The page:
Written by John Lounsbury
How Did This Come About?
How Keen came to this juncture is a long story which will only be summarized here. For a number of years he has been Associate Professor of Economics at the University of Western Sydney. Through a series of policy decisions with regard to admissions the number of students enrolling in economics course declined sharply over the past few years; so the university decided to stop offering a major in economics and terminated most of the faculty.
Having been involved in university and institutional research funded by grants I think I know what happened next. Research grants Keen had obtained to support his research would have been assigned by the grantors to his university, dependent upon his performance of the research. Once his relationship with the university was ended the grants would also be terminated. And that brings us to the appeal to the general public to find funds to keep the research continuing.
What Came Next
From GEI News:
Keen has chosen to continue his research and, at least for now, it will be outside a university setting. That is why he has made an appeal for backers through a Kickstarter appeal.
The following is a video summary of the Kickstarter appeal:
The status of the campaign as this is being written is shown in the caption graphic at the beginning of the article.
What is Minsky
Minsky is a computer program named after one of the most under-appreciated economists of the 20th century, Hyman Minsky. Minsky (the economist) is now known for his studies of the lack of equilibrium in economic systems that lead to periods on instability. The essence of the approach of Minsky (the computer program) is to use tools that have been developed to create mathematical models for design and operation of engineering systems.
Application of such tools has nothing to with the application of physics or mechanics equations to economic systems. The process is to iteratively define mathematical relationships between variables using experimental data.
My Shortlist of What Keen is Doing That is Worth Supporting
There is an extended discussion of the Minsky project (and follow-ons) at the website at Kickstarter.
Here I will simply list some of the important things that I see being addressed as this project continues:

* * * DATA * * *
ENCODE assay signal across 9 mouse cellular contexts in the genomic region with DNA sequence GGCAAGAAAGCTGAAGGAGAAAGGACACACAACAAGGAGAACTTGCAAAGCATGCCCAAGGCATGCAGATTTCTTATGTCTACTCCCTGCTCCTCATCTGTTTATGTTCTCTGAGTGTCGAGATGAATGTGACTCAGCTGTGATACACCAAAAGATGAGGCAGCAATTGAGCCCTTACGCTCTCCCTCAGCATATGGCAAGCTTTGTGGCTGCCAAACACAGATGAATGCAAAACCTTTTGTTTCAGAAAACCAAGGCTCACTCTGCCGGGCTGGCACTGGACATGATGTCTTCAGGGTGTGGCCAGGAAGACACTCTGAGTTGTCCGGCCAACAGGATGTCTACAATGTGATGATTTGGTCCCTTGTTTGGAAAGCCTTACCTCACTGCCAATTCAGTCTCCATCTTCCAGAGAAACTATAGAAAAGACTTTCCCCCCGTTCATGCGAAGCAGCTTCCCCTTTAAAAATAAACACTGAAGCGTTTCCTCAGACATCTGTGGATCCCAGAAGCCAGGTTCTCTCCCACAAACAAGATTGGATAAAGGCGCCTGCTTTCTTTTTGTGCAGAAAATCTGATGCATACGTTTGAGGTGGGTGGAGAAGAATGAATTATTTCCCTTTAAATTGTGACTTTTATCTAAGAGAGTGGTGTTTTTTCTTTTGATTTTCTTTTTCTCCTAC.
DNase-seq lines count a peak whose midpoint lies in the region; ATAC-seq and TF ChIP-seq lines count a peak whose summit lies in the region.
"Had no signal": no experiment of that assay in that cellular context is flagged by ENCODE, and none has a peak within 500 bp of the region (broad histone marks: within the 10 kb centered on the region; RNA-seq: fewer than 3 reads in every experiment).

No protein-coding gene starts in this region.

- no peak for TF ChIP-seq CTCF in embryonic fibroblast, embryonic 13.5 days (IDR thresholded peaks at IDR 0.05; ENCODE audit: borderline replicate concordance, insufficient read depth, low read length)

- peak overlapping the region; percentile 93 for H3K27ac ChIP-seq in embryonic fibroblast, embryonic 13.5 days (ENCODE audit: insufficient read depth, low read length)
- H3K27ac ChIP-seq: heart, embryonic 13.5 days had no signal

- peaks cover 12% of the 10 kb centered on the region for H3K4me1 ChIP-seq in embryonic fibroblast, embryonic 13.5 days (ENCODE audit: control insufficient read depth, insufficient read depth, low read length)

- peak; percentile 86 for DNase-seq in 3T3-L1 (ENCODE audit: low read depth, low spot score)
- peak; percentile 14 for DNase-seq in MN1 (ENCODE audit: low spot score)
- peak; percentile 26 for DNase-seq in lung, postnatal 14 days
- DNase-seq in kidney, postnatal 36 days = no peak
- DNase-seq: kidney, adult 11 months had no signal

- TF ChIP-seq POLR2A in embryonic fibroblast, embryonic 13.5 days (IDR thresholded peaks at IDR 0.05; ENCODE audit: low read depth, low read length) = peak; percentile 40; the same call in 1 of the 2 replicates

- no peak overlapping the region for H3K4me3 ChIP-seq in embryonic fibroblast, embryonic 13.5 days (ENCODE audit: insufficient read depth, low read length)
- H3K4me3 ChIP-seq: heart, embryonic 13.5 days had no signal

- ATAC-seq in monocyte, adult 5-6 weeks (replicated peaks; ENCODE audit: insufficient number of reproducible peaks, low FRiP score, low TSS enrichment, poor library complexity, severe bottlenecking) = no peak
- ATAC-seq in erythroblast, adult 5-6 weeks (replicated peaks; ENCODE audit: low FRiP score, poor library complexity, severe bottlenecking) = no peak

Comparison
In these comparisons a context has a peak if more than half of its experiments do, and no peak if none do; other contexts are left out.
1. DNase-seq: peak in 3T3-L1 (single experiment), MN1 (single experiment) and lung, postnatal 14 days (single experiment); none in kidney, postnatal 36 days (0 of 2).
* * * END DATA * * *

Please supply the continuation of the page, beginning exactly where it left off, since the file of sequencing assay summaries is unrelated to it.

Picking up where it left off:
- Economic variables will be empirically developed as functions of time, mathematically f(t);
- Models of economic functions will explicitly contain money, debt and credit;
- Economic functions will comply with double entry accounting rules;
- Relationships between economic variables will have dimensional units integrity (see note later);
- Modeling functions will be dynamic and continually evolving with each new step along the future timeline;
- Modeling will include non-linear functions (polynomials, exponentials, etc.) currently ignored in many economic models;
- Models will be mathematically consistent with multi-variant analysis practices in all fields of science and engineering.
Notes on Dimensional Unit Integrity
The recognition of units forces a consistency of analysis that will lead to a precise use of:
- economic stocks,
- time rate of change of stocks (flows) and
- the acceleration of change (time rate of change of flows).
Supporting Steve Keen
I am one of the 399 who has given a pledge to Minsky, although I must admit it was less than the $147.51 average for all contributors. But for me it was a substantial contribution. I hope that readers will get some understanding of why I feel that this support was important. I hope that my arguments have not been too wonky.
I strongly recommend you visit the Minsky Kickstarter page, learn about this research in much greater depth and make whatever contribution you can manage.
Disclosure: Steve Keen is an occasional contributor to Global Economic Intersection.